The advice you get during the teen years can be impactful and empowering. From parents to teachers, coaches to mentors, there are people in life who can change your world. Perhaps their words came at a perfect time. Or their messages helped shape who you were to become. Either way, most of us can point to some pivotal advice that’s still remembered to this day.
Let’s take a stroll down memory lane with Matt Schneider, Co-Founder of the City Dads Group, and Host of the Modern Dads Podcast. (If you haven’t listened and are interested in issues today’s fathers face navigating work, parenthood, relationships and more, be sure to tune in!) Matt fills us in on an important lesson he learned from a teacher about owning up to mistakes.
Sending a Clear Message
“It was late in my Junior year of high school and I was taking AP U.S. History from the best and most committed teacher I had ever had. We had spent the year preparing for the test which included sessions in the evenings and on weekends, always led by Mr. Benson. The details are fuzzy, but there was a movement for Juniors to ditch school for a day, and it seemed most of my friends were planning their Ferris Bueller inspired adventures. Breaking the rules was not usually my thing, but peer pressure and the lure of defiance took hold and I joined the crowd.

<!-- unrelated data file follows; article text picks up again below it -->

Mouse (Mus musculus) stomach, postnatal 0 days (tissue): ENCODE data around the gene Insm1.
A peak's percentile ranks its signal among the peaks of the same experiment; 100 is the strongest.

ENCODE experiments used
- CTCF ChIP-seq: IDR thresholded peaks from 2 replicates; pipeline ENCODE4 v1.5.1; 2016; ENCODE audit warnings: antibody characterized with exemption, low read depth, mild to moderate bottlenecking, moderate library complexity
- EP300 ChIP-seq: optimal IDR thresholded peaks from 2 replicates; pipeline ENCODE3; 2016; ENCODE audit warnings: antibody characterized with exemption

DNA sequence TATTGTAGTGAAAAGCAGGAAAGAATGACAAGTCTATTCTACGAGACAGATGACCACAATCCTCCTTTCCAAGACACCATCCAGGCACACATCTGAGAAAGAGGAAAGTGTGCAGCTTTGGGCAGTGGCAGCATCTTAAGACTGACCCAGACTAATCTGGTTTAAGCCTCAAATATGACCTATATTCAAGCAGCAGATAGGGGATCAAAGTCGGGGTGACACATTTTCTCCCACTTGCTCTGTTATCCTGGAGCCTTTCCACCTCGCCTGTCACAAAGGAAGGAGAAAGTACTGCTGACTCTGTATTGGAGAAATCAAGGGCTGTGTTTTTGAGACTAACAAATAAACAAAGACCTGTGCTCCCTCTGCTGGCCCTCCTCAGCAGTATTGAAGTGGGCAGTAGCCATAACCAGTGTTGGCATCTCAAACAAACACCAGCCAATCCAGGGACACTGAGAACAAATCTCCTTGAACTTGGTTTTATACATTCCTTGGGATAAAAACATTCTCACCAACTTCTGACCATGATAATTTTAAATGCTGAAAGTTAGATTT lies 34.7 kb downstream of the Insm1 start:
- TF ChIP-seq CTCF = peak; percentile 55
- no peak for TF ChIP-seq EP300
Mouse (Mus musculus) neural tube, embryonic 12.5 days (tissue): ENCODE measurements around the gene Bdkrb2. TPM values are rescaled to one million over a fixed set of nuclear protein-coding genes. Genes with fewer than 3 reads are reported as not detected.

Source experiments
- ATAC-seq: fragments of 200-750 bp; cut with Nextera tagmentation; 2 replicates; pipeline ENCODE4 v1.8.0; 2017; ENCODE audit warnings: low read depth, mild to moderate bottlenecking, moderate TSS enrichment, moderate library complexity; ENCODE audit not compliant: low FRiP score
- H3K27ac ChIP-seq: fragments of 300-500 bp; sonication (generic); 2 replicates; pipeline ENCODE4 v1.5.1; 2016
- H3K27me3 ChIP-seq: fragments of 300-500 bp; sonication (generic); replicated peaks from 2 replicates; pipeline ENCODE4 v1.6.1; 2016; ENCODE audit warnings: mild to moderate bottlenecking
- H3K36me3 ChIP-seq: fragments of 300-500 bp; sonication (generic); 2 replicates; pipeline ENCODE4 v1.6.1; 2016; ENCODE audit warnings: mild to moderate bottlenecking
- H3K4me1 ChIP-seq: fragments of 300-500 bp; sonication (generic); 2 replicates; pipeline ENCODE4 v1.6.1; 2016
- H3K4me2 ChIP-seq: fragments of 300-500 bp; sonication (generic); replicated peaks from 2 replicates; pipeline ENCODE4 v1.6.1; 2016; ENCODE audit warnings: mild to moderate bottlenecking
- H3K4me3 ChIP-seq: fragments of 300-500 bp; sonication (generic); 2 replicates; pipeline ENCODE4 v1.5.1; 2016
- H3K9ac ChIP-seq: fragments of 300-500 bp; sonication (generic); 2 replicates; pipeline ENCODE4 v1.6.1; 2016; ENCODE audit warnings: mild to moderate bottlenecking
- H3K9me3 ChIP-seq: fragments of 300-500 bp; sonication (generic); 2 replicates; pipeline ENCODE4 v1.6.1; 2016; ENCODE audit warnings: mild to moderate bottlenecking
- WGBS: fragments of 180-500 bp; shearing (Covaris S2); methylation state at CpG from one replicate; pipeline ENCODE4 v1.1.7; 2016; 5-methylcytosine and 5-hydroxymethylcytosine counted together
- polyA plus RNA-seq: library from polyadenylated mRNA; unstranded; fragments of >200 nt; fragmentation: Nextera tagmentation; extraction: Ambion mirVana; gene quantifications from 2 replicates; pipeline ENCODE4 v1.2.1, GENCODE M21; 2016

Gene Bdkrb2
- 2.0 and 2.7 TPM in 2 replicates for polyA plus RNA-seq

I have no memory of that day except a conversation that evening with a classmate that revealed I was only one of two or three kids that missed history class that day. Every other student had been at school all day or come back just for Mr. Benson’s class. The next day, Mr. Benson took the opportunity to point out that some of us had missed class, not by name, but by deed. He expressed his disappointment and questioned our commitment and even our integrity.
There were no specific consequences, but I could not let the man that I respected and valued so much think so little of me, so I set up some time to talk to him. I had no excuse, so I didn’t give one. I owned up to the fact that I had made a mistake, and that I would re-double my commitment to him and to the class. He actually said very little, but the message was clear: words are easy, actions were hard, but he would give me a chance. The lesson learned? Not that I shouldn’t break the rules or step outside the lines, but rather, that when I do make a mistake (and I make plenty), I need to, a) be honest with myself and the people that are impacted, and b) do the work to right the wrong. It is a lesson that continues to serve me well.”
Pass It On!
What was the best advice you received when you were a teenager? Will you share it with your own children? Why not let others benefit from the power of shared wisdom.